SALT LAKE CITY — Some of my fondest basketball memories, as a fan and as a reporter, have been linked to bench players.
There are always the star players and big names who will stick out and make a permanent impression, which is expected. But, when you spend all your time around an NBA team, or you’re a rabid fan, it leaves a unique impression when a bench player endears himself to a fanbase.
Sometimes it’s because he does something unique, impacts the game in a big way, or sometimes it’s just because he is the biggest fan of his own team, often showing the heart and passion of an entire five-man unit. Sometimes it’s something as simple as an autograph from a chance meeting, or a sense of humor that added levity to a team. Whatever the reason, because bench players aren’t expected to stick out in the same way the stars are, it tends to stay with us.
Jazz mailbag time!— Sarah Todd (@NBASarah) April 24, 2020
This week I want to know who your favorite Utah Jazz bench players have been. Any era, for any reason. Who and why?#SundayJazzMailbag
With that in mind, this week I asked you, the fans, to tell me who your favorite Utah Jazz bench players have been, and as always, you came through like a clutch sixth man.
The earliest bench guy I can think of that I liked was Carroll - junk yard dog. Then I really loved Crowder. Now I REALLY love Clarkson. They all have that grit mentality as well as they are going to keep competing and shooting. I think Clarkson is the best cuz he’s consistent.— Tevan (@TevanJazzman) April 24, 2020
The most recent second-unit guy to earn the respect of Jazz fans is the newly acquired Jordan Clarkson, who came onto the scene hot, scoring 19 and 20 points in his second and third games respectively after joining the team in December.
He’s averaged 16.1 points per game in 30 games with Utah and will undoubtedly receive some Sixth Man of the Year consideration (if we ever get year-end awards).
DeMarre Carroll and Jae Crowder
The Junkyard Dog and The Beast. Both spend less than two seasons with the Jazz, but there was one thing that made both of them instant favorites with fans, a trait that will absolutely ensure a fanbase loves you no matter production or time on the floor; ferocity and a willingness to go to war for every player on the team.
If you are looking for players who will be the first to back someone up if an opponent gets a little too rough or is talking too much trash, look no further than DeMarre Carroll and Jae Crowder.
#sundayjazzmailbag My favorite bench player that I’ve seen play for the Jazz is definitely Trevor Booker. He just brought so much life to the team, even though they weren’t that good. His energy was contagious and he really knew how to get the crowd on their feet. He was awesome— Giovanni Gonzalez (@gvanigzalez) April 24, 2020
The guy who was mentioned the most by those who responded to my prompt was Trevor Booker. Though Booker only spent two seasons with the Jazz and averaged just 6.5 points through that time, it was the way he played the game that endeared him to Jazz fans.
I had the privilege of covering Booker’s short stint with the Philadelphia 76ers and understand completely why a fanbase would be drawn to him. He plays with a level of determination and passion that can often be unrivaled and he is the kind of player that, even if he didn’t fill out a stat sheet, it was clear he was willing to do the intangible things that are important during a game and consistently received praise from coaches and teammates as thoroughly important.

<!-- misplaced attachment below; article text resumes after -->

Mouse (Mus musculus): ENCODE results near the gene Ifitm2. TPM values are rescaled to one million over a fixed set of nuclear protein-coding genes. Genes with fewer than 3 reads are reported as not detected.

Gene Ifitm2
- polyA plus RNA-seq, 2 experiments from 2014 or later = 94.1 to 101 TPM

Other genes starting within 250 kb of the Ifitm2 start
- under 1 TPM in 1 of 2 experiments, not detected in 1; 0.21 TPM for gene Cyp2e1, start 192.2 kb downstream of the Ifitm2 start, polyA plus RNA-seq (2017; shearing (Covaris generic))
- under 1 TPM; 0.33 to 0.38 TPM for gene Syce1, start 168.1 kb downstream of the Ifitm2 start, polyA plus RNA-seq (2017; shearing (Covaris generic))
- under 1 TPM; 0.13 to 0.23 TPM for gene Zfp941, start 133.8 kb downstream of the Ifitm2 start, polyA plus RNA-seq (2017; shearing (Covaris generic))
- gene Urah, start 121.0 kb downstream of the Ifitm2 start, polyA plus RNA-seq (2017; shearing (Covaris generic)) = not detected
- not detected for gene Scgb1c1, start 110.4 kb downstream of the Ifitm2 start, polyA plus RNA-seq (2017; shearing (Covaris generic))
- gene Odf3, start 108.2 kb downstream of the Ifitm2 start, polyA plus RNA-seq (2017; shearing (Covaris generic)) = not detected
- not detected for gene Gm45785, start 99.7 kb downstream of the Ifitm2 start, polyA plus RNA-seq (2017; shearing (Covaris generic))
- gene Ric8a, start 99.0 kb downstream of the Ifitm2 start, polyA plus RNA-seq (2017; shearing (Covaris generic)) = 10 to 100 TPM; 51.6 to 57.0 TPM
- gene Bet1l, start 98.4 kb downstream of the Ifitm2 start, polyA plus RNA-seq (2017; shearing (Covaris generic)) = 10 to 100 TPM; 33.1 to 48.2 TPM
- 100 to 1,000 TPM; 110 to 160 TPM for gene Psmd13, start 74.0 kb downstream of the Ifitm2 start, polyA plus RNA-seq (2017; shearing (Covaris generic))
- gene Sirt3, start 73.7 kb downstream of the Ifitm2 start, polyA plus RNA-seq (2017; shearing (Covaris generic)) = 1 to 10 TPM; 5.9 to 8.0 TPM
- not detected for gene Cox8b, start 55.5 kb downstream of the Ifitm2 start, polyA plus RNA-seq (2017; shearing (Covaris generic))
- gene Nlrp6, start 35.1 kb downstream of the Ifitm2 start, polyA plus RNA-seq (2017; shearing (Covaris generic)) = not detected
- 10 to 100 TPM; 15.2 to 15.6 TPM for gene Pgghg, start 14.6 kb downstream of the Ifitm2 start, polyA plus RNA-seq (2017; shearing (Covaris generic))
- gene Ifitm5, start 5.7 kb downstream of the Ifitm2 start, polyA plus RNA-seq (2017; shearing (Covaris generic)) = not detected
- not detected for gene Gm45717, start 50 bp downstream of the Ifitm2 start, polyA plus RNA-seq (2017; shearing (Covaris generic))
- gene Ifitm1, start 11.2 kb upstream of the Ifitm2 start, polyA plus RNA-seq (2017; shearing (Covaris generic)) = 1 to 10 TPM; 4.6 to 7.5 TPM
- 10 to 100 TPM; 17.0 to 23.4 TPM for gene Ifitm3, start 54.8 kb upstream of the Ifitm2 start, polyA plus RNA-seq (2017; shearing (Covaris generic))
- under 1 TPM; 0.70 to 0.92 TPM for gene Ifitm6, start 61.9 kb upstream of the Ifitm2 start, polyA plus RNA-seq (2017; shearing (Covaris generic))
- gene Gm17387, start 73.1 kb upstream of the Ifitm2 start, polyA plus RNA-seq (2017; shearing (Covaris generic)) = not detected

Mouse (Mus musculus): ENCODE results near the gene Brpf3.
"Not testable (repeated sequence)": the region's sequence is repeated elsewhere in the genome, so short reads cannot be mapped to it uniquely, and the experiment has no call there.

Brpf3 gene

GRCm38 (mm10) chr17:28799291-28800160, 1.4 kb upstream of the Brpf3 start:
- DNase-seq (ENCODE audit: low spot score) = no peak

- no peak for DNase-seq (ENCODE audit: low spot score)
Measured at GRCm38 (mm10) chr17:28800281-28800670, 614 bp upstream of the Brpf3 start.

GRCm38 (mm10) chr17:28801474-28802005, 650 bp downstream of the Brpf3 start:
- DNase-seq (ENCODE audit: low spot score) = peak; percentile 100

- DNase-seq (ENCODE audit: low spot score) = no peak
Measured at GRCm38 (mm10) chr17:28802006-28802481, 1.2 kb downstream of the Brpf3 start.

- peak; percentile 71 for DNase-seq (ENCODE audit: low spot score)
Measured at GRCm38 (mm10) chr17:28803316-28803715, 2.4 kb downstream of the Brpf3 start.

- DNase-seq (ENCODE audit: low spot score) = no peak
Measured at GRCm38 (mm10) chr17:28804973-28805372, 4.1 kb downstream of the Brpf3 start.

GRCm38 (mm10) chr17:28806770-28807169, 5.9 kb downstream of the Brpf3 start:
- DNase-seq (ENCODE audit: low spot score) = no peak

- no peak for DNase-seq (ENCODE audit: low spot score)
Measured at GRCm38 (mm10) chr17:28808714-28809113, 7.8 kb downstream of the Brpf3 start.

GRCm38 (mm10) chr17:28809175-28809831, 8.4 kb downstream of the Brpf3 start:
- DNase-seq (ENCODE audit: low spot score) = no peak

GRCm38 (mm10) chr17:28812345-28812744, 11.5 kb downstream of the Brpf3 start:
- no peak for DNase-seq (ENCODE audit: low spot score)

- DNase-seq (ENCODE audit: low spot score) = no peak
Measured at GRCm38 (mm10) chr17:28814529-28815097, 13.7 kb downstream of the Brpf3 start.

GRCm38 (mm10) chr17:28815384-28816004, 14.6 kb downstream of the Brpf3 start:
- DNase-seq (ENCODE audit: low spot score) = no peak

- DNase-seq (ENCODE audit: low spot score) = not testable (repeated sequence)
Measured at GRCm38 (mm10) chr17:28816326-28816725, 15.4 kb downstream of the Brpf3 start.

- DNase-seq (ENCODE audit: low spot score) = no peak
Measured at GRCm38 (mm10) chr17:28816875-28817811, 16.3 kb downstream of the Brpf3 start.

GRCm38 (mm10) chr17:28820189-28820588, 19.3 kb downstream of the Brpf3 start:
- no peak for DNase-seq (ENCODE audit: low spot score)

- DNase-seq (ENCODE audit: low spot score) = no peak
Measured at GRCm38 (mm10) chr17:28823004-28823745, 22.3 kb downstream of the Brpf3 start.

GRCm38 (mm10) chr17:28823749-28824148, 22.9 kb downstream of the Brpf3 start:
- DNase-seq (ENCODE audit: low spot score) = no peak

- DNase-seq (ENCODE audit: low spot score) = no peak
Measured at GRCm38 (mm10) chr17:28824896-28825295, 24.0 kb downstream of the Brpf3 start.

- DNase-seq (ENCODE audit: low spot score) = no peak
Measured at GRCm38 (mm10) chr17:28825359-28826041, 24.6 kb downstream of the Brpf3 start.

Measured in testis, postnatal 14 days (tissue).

I like Greg Foster especially when we played that Yella team from LA. All them scared of him especially when he did the throat slash in front of their bench and they all freaked out !— Gyme Ah-tow-ah (@jimmywithaG) April 25, 2020
Famous for making a throat-slashing gesture at the Lakers bench during the 1998 playoffs, Greg Foster became an instant favorite. It’s the kind of gesture that, if it comes from someone on the opposing team, fans will absolutely hate them forever, but if it’s from one of your own, he’s revered forever. Foster would later go on to win a championship with the Lakers, but we don’t have to talk about that.
Thurl Bailey has to count for this. He was a starter sometimes, but I think 2/3rds of his games came off the bench.— James Hardman (@_hot_takes) April 24, 2020
Spending most of his eight seasons with the Jazz through the mid-1980s and early 90s, Thurl Bailey was one of the most reliable guys on the second unit, averaging 30 minutes a night and 14.1 points per game through his time with the Jazz. After leaving the NBA and playing internationally, Bailey returned to the States, retired with the Jazz and has been aligned with the team and Salt Lake City ever since, holding a special place in the hearts of all Jazz fans.
Has to be the Big Dog, Antoine Carr. His sprint from the bench to the court. Barking from the stands when he came on the court. I think he was the missing piece that helped Jazz make finals. He played hard and was so fun to watch.— David Marshall (@bwfanzzz) April 24, 2020
The Big Dog spent four years with the Jazz, the last two resulting in Finals runs, although Utah fell just short of a championship. Always known as a guy who would give it everything he had during his short stints on the floor, he was a key cog during one of the Jazz’s best eras.
John Crotty. Just cause when I was a kid I thought his name was John Karate, and I thought it was super cool.— Eric Holmes (@EtheRegulator) April 24, 2020
Sometimes, a cool name or a simple childhood memory is all it takes.